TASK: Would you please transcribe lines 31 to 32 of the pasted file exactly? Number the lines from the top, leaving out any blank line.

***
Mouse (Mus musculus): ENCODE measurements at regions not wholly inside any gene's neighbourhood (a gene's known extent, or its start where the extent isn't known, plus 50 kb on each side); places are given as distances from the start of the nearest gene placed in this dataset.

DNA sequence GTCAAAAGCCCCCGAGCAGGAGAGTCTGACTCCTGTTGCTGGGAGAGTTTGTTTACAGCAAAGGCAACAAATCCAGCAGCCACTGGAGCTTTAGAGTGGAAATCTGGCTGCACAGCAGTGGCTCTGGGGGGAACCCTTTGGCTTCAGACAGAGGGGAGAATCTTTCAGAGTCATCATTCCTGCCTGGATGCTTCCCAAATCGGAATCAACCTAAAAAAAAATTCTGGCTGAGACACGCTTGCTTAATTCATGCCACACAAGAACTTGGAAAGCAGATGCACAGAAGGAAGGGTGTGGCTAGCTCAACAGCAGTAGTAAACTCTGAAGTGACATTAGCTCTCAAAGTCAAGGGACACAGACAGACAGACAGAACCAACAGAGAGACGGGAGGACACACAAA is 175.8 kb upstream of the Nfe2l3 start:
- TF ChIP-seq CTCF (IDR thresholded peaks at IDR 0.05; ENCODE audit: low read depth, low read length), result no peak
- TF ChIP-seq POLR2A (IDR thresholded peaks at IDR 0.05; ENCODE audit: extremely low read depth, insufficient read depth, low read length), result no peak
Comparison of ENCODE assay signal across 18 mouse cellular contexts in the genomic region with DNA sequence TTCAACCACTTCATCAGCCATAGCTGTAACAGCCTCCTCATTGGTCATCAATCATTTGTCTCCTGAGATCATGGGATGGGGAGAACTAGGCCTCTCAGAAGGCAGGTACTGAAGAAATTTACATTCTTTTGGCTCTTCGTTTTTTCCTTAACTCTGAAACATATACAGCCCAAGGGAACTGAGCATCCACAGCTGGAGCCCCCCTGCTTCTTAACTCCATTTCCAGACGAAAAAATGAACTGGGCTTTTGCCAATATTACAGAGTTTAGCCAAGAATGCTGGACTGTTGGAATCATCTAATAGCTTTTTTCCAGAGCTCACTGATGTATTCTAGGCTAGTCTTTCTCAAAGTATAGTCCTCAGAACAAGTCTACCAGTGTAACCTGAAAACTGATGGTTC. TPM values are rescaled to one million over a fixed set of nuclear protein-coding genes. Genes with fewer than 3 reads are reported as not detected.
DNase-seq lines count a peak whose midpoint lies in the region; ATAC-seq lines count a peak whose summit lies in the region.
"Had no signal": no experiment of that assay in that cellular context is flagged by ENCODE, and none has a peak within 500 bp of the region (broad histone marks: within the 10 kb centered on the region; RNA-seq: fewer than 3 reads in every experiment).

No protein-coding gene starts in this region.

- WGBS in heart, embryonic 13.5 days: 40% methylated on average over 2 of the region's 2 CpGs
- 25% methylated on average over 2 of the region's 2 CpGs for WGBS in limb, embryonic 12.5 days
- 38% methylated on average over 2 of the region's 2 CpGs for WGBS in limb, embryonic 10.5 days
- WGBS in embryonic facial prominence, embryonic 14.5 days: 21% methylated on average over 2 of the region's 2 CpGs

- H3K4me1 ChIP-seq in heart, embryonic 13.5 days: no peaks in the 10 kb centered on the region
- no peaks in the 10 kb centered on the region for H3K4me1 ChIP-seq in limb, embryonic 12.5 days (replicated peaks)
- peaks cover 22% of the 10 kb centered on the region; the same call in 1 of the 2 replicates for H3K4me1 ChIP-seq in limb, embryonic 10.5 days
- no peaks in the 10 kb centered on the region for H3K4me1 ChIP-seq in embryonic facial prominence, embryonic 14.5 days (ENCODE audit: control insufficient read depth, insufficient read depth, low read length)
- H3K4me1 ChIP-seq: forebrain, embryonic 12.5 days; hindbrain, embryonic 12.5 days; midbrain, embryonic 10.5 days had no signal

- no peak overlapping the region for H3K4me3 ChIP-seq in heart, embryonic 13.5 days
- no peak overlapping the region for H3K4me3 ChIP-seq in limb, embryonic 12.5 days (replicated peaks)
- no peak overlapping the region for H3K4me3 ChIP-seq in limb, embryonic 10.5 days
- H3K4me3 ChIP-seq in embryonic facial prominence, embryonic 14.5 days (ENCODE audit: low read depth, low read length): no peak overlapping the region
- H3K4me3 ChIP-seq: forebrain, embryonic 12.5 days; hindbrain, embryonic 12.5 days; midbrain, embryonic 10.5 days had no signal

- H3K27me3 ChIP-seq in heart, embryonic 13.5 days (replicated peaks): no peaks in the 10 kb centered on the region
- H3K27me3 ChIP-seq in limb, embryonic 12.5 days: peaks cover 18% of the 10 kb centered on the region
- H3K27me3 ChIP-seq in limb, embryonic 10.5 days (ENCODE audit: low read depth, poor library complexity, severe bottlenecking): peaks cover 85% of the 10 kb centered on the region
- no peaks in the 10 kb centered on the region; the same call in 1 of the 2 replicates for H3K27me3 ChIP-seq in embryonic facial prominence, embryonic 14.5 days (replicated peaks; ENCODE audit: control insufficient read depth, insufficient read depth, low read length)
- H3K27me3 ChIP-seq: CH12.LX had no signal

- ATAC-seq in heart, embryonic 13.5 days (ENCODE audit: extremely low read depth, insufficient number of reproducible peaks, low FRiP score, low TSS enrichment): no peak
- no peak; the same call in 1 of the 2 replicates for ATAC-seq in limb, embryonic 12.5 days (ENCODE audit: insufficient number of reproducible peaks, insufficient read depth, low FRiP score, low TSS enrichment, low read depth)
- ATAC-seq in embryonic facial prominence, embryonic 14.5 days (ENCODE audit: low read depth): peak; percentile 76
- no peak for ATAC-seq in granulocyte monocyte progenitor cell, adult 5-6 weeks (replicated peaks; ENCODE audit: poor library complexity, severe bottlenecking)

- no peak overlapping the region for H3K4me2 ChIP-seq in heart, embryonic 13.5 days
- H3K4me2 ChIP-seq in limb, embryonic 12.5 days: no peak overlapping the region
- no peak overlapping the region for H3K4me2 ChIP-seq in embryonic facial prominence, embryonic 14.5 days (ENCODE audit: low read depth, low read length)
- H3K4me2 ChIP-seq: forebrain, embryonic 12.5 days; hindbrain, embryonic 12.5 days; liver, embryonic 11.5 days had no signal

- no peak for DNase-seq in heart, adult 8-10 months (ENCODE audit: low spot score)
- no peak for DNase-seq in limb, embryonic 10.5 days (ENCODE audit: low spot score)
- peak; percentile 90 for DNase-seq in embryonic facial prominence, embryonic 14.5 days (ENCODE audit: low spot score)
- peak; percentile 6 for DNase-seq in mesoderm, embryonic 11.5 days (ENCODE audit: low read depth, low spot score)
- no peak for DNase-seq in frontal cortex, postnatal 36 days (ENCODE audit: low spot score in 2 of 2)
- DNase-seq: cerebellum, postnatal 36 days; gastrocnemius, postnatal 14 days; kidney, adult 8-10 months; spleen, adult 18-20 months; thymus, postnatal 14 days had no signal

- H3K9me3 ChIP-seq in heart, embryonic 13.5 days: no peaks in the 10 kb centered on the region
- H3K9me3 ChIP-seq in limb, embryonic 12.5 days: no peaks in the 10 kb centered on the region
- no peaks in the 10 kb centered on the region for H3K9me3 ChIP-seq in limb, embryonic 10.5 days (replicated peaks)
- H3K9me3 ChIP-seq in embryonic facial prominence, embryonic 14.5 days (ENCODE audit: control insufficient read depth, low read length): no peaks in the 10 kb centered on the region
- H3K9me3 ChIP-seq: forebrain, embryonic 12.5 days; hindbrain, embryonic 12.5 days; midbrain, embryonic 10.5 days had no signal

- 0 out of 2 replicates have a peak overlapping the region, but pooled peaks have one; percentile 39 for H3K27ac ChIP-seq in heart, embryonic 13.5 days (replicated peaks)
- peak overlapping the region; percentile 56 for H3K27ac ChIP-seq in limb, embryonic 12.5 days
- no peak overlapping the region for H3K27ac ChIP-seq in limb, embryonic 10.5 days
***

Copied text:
- no peak for ATAC-seq in granulocyte monocyte progenitor cell, adult 5-6 weeks (replicated peaks; ENCODE audit: poor library complexity, severe bottlenecking)

- no peak overlapping the region for H3K4me2 ChIP-seq in heart, embryonic 13.5 days